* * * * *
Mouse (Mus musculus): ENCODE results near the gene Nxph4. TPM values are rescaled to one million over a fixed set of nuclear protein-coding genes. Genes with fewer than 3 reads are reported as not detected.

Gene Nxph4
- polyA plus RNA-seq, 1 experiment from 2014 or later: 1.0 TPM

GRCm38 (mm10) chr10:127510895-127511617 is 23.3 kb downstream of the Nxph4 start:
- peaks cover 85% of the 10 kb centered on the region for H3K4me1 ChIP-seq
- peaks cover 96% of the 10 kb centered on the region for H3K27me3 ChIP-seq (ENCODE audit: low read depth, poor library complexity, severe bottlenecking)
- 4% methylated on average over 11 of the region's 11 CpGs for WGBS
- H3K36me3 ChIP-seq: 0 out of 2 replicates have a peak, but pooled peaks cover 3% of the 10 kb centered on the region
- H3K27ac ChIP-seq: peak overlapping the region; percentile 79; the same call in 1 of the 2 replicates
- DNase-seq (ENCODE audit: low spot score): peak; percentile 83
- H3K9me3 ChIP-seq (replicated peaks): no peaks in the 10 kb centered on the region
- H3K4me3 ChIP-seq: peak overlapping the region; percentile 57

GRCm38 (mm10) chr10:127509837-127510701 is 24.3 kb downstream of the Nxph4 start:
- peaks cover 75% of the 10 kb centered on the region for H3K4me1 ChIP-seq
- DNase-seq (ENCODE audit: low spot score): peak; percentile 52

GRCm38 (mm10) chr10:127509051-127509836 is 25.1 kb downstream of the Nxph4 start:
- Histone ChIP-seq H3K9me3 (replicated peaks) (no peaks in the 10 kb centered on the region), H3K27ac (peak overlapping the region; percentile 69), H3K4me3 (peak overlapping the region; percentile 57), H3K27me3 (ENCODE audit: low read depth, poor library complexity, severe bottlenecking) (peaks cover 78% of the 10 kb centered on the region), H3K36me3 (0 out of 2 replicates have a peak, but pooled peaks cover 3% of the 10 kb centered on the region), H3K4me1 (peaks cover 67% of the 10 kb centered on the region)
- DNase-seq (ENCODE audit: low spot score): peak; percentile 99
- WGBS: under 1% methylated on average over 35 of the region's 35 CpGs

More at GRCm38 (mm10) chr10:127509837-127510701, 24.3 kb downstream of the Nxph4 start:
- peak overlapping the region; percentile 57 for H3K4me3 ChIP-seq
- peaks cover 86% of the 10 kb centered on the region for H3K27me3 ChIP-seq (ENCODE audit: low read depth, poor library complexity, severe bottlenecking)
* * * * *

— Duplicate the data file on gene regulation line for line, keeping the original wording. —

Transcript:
Mouse (Mus musculus): ENCODE results near the gene Nxph4. TPM values are rescaled to one million over a fixed set of nuclear protein-coding genes. Genes with fewer than 3 reads are reported as not detected.

Gene Nxph4
- polyA plus RNA-seq, 1 experiment from 2014 or later: 1.0 TPM

GRCm38 (mm10) chr10:127510895-127511617 is 23.3 kb downstream of the Nxph4 start:
- peaks cover 85% of the 10 kb centered on the region for H3K4me1 ChIP-seq
- peaks cover 96% of the 10 kb centered on the region for H3K27me3 ChIP-seq (ENCODE audit: low read depth, poor library complexity, severe bottlenecking)
- 4% methylated on average over 11 of the region's 11 CpGs for WGBS
- H3K36me3 ChIP-seq: 0 out of 2 replicates have a peak, but pooled peaks cover 3% of the 10 kb centered on the region
- H3K27ac ChIP-seq: peak overlapping the region; percentile 79; the same call in 1 of the 2 replicates
- DNase-seq (ENCODE audit: low spot score): peak; percentile 83
- H3K9me3 ChIP-seq (replicated peaks): no peaks in the 10 kb centered on the region
- H3K4me3 ChIP-seq: peak overlapping the region; percentile 57

GRCm38 (mm10) chr10:127509837-127510701 is 24.3 kb downstream of the Nxph4 start:
- peaks cover 75% of the 10 kb centered on the region for H3K4me1 ChIP-seq
- DNase-seq (ENCODE audit: low spot score): peak; percentile 52

GRCm38 (mm10) chr10:127509051-127509836 is 25.1 kb downstream of the Nxph4 start:
- Histone ChIP-seq H3K9me3 (replicated peaks) (no peaks in the 10 kb centered on the region), H3K27ac (peak overlapping the region; percentile 69), H3K4me3 (peak overlapping the region; percentile 57), H3K27me3 (ENCODE audit: low read depth, poor library complexity, severe bottlenecking) (peaks cover 78% of the 10 kb centered on the region), H3K36me3 (0 out of 2 replicates have a peak, but pooled peaks cover 3% of the 10 kb centered on the region), H3K4me1 (peaks cover 67% of the 10 kb centered on the region)
- DNase-seq (ENCODE audit: low spot score): peak; percentile 99
- WGBS: under 1% methylated on average over 35 of the region's 35 CpGs

More at GRCm38 (mm10) chr10:127509837-127510701, 24.3 kb downstream of the Nxph4 start:
- peak overlapping the region; percentile 57 for H3K4me3 ChIP-seq
- peaks cover 86% of the 10 kb centered on the region for H3K27me3 ChIP-seq (ENCODE audit: low read depth, poor library complexity, severe bottlenecking)